Your participation in the Survey of Household Spending is voluntary. However, since each household can represent up to 1,100 similar households depending on the province or the territorial capital, it is important that all the selected households participate. This ensures that accurate information is available. For statistical reasons, we cannot replace your household with another one. Every household that does not participate reduces the amount of collected data.


Data are collected under the authority of the Statistics Act, Revised Statutes of Canada, 1985, Chapter S-19. Your information will be kept strictly confidential.

Data sharing agreements and record linkage

To enhance the data from this survey and to reduce response burden, Statistics Canada will combine the information you provide with information from personal tax data. Statistics Canada may also combine the information you provide with data from other surveys or administrative sources.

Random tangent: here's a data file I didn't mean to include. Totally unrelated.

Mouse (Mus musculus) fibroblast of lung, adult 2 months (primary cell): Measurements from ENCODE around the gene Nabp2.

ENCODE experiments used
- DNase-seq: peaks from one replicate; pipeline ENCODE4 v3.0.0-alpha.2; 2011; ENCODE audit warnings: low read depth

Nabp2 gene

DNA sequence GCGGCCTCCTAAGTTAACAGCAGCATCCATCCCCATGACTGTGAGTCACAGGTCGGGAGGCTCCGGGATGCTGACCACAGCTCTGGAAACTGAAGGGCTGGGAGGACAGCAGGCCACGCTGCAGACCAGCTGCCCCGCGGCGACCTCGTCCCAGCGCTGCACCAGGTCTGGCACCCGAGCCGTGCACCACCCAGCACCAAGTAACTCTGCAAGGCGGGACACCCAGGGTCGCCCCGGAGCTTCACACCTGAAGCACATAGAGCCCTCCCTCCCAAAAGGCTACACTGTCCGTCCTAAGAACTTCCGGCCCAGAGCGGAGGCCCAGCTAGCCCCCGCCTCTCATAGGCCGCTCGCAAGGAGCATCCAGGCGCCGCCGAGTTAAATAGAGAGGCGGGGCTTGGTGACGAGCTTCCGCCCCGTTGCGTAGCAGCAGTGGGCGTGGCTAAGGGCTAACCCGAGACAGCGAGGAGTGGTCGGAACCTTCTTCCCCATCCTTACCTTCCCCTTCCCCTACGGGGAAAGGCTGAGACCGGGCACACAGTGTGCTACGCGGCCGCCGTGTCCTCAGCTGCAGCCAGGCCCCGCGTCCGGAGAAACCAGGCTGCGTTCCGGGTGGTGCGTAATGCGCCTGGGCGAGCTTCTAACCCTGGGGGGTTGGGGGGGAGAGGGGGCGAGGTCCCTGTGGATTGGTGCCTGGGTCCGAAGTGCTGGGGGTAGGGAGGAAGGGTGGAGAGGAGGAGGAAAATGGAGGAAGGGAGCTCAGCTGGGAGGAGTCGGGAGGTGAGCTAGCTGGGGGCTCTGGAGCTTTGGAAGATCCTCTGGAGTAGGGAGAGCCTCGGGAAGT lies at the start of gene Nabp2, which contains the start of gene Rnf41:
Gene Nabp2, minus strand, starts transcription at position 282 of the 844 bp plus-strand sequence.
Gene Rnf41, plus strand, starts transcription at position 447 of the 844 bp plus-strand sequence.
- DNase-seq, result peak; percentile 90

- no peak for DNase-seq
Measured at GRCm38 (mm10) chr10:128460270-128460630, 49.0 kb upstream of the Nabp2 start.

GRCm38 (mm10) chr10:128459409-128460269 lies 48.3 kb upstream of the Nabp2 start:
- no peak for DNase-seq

Topics covered in the survey

The survey asks questions about:

  • dwelling information (Address)
  • household information (Occupants list)
  • household information (Demographics)
  • dwelling information
  • owned dwelling and mortgage
  • renter
  • purchase and sale of principal residence
  • utilities
  • repairs and renovations of principal residence
  • secondary residences and other properties
  • household furnishings
  • communication service
  • child care
  • regular expenses
  • recreational vehicle
  • transportation and accommodations
  • vehicle
  • health care
  • clothing
  • education and recreation
  • miscellaneous expenses
  • donations and gifts of money
  • income.

Published data

Statistics Canada publishes the results of its surveys in many formats. To find all the documents related to this survey, follow the links below and type the name of the survey in the search engine located at the left of your screen to filter the results.

Data: You will find tables, profiles of a community or region, thematic maps, public use microdata files, and data visualization tools.